CI Profiling Using collectl

Continuous integration of software is a best practice and helps to enable rapid delivery of software. The faster the CI runs, the better. How can CI be effectively profiled? The collectl package is a good utility for recording system performance on Linux/Unix based systems for every CI run. It is simple to use and has little overhead while collecting data. This post will show you how to use it in your CI builds.

Installation

Your package manager may have the collectl package available. Debian Stretch is one Linux distribution that has it.

If you are using Docker, you can try your base image package manager or use a multi-stage build to get it from the pdouble16/collectl-utils image.

FROM pdouble16/collectl-utils:latest
FROM debian:stretch-slim
COPY --from=0 /usr/bin/collectl /usr/bin/collectl

Collecting Data

Collecting data in CI consists of running the collectl process in the background and saving the data into one or more files. The files will be processed later by collectl or plotted using colplot. You’ll want to include the data files as part of the artifacts saved by your CI tool.

At the beginning of your CI commands, run something similar to the following:

mkdir collectl
nohup collectl --ALL -f collectl/ci-collectl &

collectl will run in the background collecting data from all systems that it knows about. This may be overkill, but the overhead is small and you never know what data you may need. The -f option doesn’t specify an example file for data, but a prefix. The host name and timestamp will be appended to the filename. The files will look like:

  • collectl/ci-collectl-b147b761927e-20180217-003928.raw
  • collectl/ci-collectl-b5595de7e57a-20180425-192552.raw

At the end of the CI process, stop collecting by sending the collectl process a SIGTERM signal:

pkill collectl
sleep 3s

The sleep command may be necessary to allow collectl to finish writing data before exiting. Ensure your CI tool archives the directory where the data files are generated.

AWS CodeBuild Example

Here is an example using AWS CodeBuild. It is assumed that the Docker image used for the build has collectl installed. Otherwise commands may be added to the install section to install it.

version: 0.2
phases:
  install:
    commands:
      - mkdir -p collectl
      - nohup collectl --ALL -f collectl/ci-collectl &
  build:
    commands:
      - [build commands]
  post_build:
    commands:
      - pkill collectl ; sleep 3s
artifacts:
  files:
    - collectl/**/*

After the build is complete, you can grab the collectl files from your artifact S3 bucket. Other CI systems can be configured similarly.

Analysis

collectl has support for text based output and plot files. Plot files can be read by several visualization packages to produce graphs. One of them, specific to collectl, is colplot.

The number of output options for collectl is large. This post will only touch on the starting points to get useful information. There are several help options in collectl: collectl -h, collectl -x, collectl -X, and more.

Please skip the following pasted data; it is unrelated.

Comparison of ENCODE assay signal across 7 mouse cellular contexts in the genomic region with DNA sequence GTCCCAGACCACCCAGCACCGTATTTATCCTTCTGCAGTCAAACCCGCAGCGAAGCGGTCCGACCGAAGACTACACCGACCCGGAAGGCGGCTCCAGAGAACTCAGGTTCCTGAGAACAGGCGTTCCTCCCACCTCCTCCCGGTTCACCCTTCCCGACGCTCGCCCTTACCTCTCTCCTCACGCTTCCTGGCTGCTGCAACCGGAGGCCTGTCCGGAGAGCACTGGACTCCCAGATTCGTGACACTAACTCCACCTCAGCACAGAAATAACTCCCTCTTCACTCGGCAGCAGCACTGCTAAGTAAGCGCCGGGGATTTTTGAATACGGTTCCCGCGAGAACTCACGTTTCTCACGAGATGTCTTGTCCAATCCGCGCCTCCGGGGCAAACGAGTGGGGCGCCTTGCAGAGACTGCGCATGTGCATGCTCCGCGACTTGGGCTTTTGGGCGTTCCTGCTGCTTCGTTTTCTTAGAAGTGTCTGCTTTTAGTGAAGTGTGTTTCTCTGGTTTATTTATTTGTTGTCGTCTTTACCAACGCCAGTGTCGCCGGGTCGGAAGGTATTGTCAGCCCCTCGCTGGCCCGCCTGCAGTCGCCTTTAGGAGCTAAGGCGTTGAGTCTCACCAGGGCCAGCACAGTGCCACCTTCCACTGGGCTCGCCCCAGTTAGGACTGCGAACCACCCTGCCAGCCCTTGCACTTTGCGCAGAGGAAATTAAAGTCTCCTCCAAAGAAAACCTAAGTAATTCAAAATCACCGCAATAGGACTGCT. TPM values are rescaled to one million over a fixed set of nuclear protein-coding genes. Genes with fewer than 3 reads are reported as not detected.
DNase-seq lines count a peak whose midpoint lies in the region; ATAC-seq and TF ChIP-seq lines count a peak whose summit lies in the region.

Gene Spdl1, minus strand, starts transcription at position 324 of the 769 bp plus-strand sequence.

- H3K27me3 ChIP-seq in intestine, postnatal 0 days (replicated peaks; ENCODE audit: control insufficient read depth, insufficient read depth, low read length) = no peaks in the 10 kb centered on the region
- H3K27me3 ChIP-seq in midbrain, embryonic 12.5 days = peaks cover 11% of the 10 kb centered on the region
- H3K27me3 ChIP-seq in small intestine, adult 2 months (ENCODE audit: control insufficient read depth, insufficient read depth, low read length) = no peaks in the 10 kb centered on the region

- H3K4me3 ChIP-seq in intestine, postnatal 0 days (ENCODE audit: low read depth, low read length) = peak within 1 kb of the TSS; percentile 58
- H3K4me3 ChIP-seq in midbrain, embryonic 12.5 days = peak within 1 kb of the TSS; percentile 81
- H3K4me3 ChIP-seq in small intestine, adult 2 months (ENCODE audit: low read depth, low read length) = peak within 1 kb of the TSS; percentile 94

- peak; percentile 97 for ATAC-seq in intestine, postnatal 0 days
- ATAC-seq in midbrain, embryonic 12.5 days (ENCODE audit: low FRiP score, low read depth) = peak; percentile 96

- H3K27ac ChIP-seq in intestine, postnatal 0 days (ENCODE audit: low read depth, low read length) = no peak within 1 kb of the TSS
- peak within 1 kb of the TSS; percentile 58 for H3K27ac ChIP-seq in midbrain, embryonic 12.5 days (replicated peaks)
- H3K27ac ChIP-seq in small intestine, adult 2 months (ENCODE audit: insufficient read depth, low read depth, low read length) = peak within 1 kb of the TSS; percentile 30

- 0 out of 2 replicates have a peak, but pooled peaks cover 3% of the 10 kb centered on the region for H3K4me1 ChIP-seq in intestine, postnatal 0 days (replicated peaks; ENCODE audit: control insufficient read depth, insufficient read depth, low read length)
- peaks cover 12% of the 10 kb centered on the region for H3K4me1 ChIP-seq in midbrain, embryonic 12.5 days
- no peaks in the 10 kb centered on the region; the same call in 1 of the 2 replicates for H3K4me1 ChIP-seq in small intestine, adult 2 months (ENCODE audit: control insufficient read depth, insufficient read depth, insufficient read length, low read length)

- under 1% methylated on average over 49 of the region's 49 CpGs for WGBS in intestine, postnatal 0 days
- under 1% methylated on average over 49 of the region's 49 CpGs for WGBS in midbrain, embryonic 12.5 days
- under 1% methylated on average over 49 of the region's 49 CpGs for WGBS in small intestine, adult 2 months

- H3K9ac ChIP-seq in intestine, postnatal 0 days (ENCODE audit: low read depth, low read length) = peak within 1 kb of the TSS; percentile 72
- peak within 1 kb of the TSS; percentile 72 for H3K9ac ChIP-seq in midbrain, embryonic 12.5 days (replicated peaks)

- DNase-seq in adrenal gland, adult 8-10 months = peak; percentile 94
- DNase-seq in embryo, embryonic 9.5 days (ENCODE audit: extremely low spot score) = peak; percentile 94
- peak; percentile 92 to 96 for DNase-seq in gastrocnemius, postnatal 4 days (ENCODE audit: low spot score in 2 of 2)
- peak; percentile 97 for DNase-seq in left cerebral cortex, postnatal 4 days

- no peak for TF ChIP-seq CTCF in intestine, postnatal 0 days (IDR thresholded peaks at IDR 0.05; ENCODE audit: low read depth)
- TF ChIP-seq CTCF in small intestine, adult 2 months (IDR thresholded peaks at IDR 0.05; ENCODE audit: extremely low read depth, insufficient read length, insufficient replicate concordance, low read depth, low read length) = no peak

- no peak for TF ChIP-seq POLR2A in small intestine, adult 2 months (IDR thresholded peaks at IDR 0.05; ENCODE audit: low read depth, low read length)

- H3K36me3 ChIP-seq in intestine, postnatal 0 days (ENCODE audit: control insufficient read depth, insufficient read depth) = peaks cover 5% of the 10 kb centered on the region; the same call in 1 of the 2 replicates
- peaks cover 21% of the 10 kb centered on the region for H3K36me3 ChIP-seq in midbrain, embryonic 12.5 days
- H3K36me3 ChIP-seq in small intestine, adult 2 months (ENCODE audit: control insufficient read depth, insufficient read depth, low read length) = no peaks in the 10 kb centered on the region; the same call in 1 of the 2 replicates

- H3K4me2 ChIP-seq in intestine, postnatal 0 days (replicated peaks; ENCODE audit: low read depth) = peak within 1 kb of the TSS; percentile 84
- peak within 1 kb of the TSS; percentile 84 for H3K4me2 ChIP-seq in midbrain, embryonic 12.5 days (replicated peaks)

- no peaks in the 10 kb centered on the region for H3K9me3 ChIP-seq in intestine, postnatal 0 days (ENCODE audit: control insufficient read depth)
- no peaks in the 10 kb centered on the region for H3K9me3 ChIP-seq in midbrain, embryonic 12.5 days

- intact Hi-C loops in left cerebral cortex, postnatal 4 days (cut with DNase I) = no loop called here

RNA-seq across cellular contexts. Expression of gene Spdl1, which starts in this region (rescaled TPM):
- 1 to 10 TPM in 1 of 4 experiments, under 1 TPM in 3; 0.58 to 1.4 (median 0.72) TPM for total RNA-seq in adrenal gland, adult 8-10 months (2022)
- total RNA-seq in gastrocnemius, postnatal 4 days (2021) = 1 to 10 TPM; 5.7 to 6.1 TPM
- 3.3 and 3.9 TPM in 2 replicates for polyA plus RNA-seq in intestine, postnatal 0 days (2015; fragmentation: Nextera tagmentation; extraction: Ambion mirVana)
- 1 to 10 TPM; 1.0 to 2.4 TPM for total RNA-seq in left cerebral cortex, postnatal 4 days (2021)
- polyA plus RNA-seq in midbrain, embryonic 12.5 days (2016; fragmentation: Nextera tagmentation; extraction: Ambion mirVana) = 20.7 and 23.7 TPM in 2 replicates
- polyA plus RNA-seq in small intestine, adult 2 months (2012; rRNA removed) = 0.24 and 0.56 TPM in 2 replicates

In these examples we assume a data file is present in the current directory inside a directory named input. This is important because we need to mount the directory as a volume in the Docker container so collectl can read it.

Text Based

The collectl command can playback any of the files it has generated with lots of options for selecting the kind of data, the time periods, etc.

Top Output

A simulation of the top command can be produced, including sorting by various metrics. Use collectl --showtopopts to see all of the options and sort fields.

# docker run -v $(pwd)/input:/input pdouble16/collectl-utils:latest -p /input/ci-collectl-b5595de7e57a-20180425-192552.raw --top
 
### RECORD    1 >>> b5595de7e57a <<< (1524684413.001) (Wed Apr 25 19:26:53 2018) ###
 
# TOP PROCESSES sorted by time (counters are /sec) 19:26:53
# PID  User     PR  PPID THRD S   VSZ   RSS CP  SysT  UsrT Pct  AccuTime  RKB  WKB MajF MinF Command
  241  root     20   203   63 S    3G  635M  1  1.88 53.91  92  00:55.79  272  429    0 2747 /usr/lib/jvm/java-8-openjdk-amd64/bin/java
  319  root     20   241   28 S    3G  541M  1  0.82 39.09  66  00:39.91  118   75    0 2357 /usr/lib/jvm/java-8-openjdk-amd64/bin/java
  336  root     20   241   15 S    3G  196M  1  0.24  6.16  10  00:06.40    0    2    0  912 /usr/lib/jvm/java-8-openjdk-amd64/bin/java
  203  root     20   201   14 S    3G   63M  1  0.10  1.32   2  00:01.42  397    1    2  208 /docker-java-home/bin/java
   21  root     20     1    0 R   65M   26M  0  0.03  0.26   0  00:00.56    0    0    0    1 /usr/bin/perl
   39  root     20    24    7 S  270M   13M  0  0.05  0.10   0  00:00.16    0    0    0    4 docker-containerd
   29  root     20    28    5 S   39M   25M  0  0.01  0.11   0  00:00.12  411    0    4   37 docker
   24  root     20     1    8 S  250M   40M  1  0.01  0.06   0  00:00.19    3    0    0   10 /usr/local/bin/dockerd
    5  root     20     1    7 S   50M   46M  0  0.01  0.00   0  00:23.61  412    0    0    0 /codebuild/readonly/bin/executor
    1  root     20     0    0 S    4M  652K  0  0.00  0.00   0  00:00.00    0    0    0    0 sh
 
### RECORD    2 >>> b5595de7e57a <<< (1524684473.001) (Wed Apr 25 19:27:53 2018) ###
 
# TOP PROCESSES sorted by time (counters are /sec) 19:27:53
# PID  User     PR  PPID THRD S   VSZ   RSS CP  SysT  UsrT Pct  AccuTime  RKB  WKB MajF MinF Command
  241  root     20   203   52 S    3G  713M  1  0.99 34.09  58  01:30.87  281 3517    0  341 /usr/lib/jvm/java-8-openjdk-amd64/bin/java
   24  root     20     1   10 S  349M   59M  1  1.14  5.54  11  00:06.87   38 3020    0   90 /usr/local/bin/dockerd
   21  root     20     1    0 R   65M   26M  0  0.03  0.28   0  00:00.88    0    1    0    1 /usr/bin/perl
   39  root     20    24    9 S  351M   15M  0  0.01  0.16   0  00:00.33   88   20    0    7 docker-containerd
  203  root     20   201   13 S    3G   63M  1  0.00  0.10   0  00:01.52    0    1    0    1 /docker-java-home/bin/java
  336  root     20   241   15 S    3G  196M  1  0.00  0.03   0  00:06.43    0    1    0    0 /usr/lib/jvm/java-8-openjdk-amd64/bin/java